The following afternoon at the University of Michigan, Carl bounces back. He positions himself in the lead group throughout the race and rides across the finish line barely two seconds behind the winner, in 10th place — one of his strongest finishes this season.

A few years ago, Carl may not have had a place on Marian’s cycling team. He wouldn’t have been talented enough. But under Peterson’s coaching system, Carl will have the chance to develop as a rider.

“Dean is really good at making it more of a developmental program,” Carl says.

One of Peterson’s goals as a coach is to develop the rider not only competitively, but also academically and socially — and take chances on non-traditional riders.

For example, one of his top female signees is Abby Nicks from Noblesville, who is training for the Olympics in speed skating.

“We want to recruit the best riders, but we also want to recruit new riders and be known as a college that includes new riders into the sport,” Peterson says. “The system is built for swimmers and runners, too. I believe that collegiate cycling can be the future for producing professional riders.”

Peterson says having more riders and developing them gives him a cushion during competition. For instance, Sommerville, who is a better track cyclist, and Siebenlist, whose BMX background includes no road experience, are steady riders on the B Level who contribute minimal points during races. With more riders, Peterson does not have to rely on Sommerville and Siebenlist to produce points for the team, but can focus on building their confidence and ability levels.

Under Peterson’s new approach, his riders are comfortable.

“Dean is the kind of guy people like to rally behind. He’s a super nice person and he’s a good rider so people respect that,” van der Genugten says. Peterson has been racing for 24 years and is a Category One professional rider. “When we get these 10 new kids or whatever, I think he’ll make some good racers out of them.”

Peterson hopes his approach to developing riders will result in the school’s first ever road cycling title.

“The real goal is three years from now to have a road championship team, and that puts the ball in the recruiting court,” Peterson says.

It’s a lifestyle

“I see cycling as more of a lifestyle than a sport,” Royal says. “It’s a different mode of transportation, a philosophy of life, a way of living. It’s environmentally friendly; it’s healthy; it’s everything you could possibly want and it’s so much fun.”

It’s a lifestyle that can be painful, too.

“It’s so damn hard that you can’t really fake it,” van der Genugten says. “There’s no one else to blame. At the end of the day, it’s a mental test. It’s brutally painful and a lot of people can’t do it.”

As Royal says, “The truth comes out on the road.”

On the road, the cyclists pedal 20-25 miles per hour for an hour, maneuvering in the peloton, fighting crosswinds and burning 3,000 calories. A sport can’t get much more difficult than cycling.

Racing the Tour de France’s 26 stages, for example, is equivalent to running a marathon every day for three weeks.

The most difficult sport can also be the most expensive.

The bicycles and gear provided by Marian’s sponsors can add up to more than one person’s annual salary. Unlike other teams, Marian cyclers don’t worry about finances.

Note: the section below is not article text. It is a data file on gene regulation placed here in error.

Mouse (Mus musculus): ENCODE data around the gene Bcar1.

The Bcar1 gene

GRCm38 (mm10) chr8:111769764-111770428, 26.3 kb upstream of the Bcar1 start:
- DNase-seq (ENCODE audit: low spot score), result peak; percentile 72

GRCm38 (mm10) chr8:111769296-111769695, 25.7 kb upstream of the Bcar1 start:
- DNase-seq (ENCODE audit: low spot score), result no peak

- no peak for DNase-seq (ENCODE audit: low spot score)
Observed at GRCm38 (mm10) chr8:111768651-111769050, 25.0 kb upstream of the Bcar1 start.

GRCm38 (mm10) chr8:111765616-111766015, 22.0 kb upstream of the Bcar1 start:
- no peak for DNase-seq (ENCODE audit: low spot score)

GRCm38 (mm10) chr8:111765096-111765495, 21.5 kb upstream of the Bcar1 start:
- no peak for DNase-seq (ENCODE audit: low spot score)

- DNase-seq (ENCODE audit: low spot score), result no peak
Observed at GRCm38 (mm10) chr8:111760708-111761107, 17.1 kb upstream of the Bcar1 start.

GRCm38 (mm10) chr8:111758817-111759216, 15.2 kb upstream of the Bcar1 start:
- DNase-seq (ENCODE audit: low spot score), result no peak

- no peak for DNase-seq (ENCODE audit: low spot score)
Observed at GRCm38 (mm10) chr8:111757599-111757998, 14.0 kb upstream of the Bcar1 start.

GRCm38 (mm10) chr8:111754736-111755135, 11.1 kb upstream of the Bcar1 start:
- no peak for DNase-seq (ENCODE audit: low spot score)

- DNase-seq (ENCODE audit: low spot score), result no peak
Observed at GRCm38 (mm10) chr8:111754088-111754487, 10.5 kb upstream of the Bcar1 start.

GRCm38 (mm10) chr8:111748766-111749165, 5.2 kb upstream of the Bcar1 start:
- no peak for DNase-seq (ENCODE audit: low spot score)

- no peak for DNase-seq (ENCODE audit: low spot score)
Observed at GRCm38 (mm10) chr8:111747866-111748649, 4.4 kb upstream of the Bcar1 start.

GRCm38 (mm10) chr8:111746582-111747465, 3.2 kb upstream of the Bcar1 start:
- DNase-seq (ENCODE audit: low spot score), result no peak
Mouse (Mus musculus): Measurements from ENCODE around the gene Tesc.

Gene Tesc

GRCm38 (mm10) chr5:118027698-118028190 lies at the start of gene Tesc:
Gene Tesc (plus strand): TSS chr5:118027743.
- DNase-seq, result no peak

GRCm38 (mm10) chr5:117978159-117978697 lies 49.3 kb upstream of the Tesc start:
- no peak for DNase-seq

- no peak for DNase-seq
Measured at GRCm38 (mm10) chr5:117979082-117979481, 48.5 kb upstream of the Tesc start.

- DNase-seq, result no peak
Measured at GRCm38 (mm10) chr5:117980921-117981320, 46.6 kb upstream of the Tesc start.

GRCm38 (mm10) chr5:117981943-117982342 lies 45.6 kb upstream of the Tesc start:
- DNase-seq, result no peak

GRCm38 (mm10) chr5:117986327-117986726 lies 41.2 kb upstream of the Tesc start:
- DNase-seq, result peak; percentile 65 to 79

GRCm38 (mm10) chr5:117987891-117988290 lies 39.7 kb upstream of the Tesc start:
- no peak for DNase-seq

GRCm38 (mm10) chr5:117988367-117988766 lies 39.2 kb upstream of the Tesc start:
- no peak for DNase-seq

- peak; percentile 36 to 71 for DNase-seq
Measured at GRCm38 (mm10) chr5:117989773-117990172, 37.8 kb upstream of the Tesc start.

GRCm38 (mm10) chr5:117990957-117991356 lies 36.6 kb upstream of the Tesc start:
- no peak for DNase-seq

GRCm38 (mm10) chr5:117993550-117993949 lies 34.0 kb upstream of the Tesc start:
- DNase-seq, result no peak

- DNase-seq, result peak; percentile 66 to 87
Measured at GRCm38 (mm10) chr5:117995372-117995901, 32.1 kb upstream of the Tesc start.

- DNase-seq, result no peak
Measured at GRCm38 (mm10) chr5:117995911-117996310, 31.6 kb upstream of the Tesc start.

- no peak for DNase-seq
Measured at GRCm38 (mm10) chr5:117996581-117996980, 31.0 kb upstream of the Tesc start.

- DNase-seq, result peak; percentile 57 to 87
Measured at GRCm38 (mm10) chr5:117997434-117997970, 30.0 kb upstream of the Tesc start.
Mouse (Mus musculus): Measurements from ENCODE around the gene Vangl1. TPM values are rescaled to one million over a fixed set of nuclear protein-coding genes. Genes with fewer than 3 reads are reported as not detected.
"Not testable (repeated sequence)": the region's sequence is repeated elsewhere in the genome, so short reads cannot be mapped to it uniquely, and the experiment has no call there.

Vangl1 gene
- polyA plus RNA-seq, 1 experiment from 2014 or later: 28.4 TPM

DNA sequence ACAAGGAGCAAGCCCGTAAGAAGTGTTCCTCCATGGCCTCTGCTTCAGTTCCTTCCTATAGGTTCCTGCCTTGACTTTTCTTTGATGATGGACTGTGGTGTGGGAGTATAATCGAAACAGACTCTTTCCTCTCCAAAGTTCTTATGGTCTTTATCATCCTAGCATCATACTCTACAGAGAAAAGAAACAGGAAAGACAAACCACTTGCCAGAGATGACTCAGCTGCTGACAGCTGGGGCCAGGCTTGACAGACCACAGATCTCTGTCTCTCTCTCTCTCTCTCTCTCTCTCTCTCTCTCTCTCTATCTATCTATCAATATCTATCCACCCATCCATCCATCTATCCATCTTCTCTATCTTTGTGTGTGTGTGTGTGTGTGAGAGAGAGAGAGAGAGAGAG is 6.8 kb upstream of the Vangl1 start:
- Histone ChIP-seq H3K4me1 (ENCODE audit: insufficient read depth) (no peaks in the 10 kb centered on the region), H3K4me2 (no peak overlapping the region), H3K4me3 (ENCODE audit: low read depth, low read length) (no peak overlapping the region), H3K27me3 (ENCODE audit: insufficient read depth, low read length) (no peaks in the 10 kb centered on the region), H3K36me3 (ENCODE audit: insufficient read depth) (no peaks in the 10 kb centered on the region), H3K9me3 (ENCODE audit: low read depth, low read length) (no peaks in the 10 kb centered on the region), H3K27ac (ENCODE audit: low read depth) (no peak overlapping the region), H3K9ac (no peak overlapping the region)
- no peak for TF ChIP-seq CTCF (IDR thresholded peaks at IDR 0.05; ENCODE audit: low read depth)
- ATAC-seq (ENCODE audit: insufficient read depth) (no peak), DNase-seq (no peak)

“[Dean’s] gotten a lot of sponsors, which is really nice. He’s brought in a lot of companies that are really doing a lot for us. This is a really expensive sport and we have bikes that are $3,000 or $4,000 — that’s ridiculous when you’re in college,” Royal says. “You take a lot for granted at Marian. You see the way other teams ride with just students running … They’re living on dirt, staying at the crappiest motel out there, trying to scrape by and at some points, it’s like, ‘Why do I deserve this over the other guys?’”

The other guys are the ones who drive themselves to the meets and pay their own entry fees. Sometimes their uniforms consist only of a black shirt with their school’s acronyms pinned on with duct tape, while others simply wear jean shorts and a T-shirt to the race.

During the Michigan State race on Saturday, March 24, students taped up a small, forlorn sign that simply read, “bike race” with an arrow pointing in the right direction. On the course’s muddy rode another read, “Caution, stay left. Roads are bumpy.” The ink was too light and the sign too small to read. But according to Peterson, that’s what the sport is all about.

They represent the grass-roots culture that makes collegiate cycling unique.

So when the Marian cycling team rolls out in their Nike uniforms and Zipp wheels, it’s easy for animosity to creep in.

“There has been [animosity] in the past,” Peterson says. “There’s an opportunity in front of us to show programs that you can do what we are doing and maintain that grass-roots appeal.”

Building a new future

Back on I-69 under the grey weather and spitting rain, Sommerville and Siebenlist try to sleep in the back of the 15-seater van, while van der Genugten and Royal give directions to the driver and bob their heads to a techno and Megadeath mixed CD titled, “Hide your daughters and grandmothers — Marian Cycling.”

Peterson drives behind the van with Carl, following the sponsor-laden bikes and equipment.

It’s the new face of Marian cycling: The most talented riders relentlessly leading the way up front, while the riders in the middle wait to be awakened and their talent tapped. Bringing up the rear is the program’s foundation: eager, developing riders like Carl who rely on Peterson to put it all together.

No matter where they are in line, they’re all headed in the same direction. 

Editors Note: NUVO was a sponsor for the NCAA Track Nationals at the Major Taylor Velodrome last year, where Marian College was the host school.

Dean Peterson

Education: Butler University, M.S. in education administration; Purdue University, B.S. in organizational leadership

Family: Shari, wife; children: Sam, 12; Noelle, 9

Cycling history: Silver medalist at the Pan American Masters Cycling Championships in 1991; VeloSport Vacations guide for bicycle tours during the Tour de France; owner of coaching consulting firm DAPGEAR

For two and a half years, Dean Peterson was known as Gao Gondii Bintienapou.

In Togo, West Africa, Marian College cycling coach Dean Peterson was a Peace Corps volunteer, after graduating from Purdue University in 1988.

The villagers named him Gao, meaning great hunter, because great hunters must have beards, and Gondii, meaning eldest son, because they assumed with his beard, Peterson was the oldest son. Bintienapou referenced the location of his hut in the small village of 500 people.

He was so revered by the village’s king that he offered Peterson his daughter in marriage. Peterson said the offer was a sign of respect for him and the king’s daughter, because the king knew Peterson would be able to provide for her. When Peterson turned down his offer, he said the k"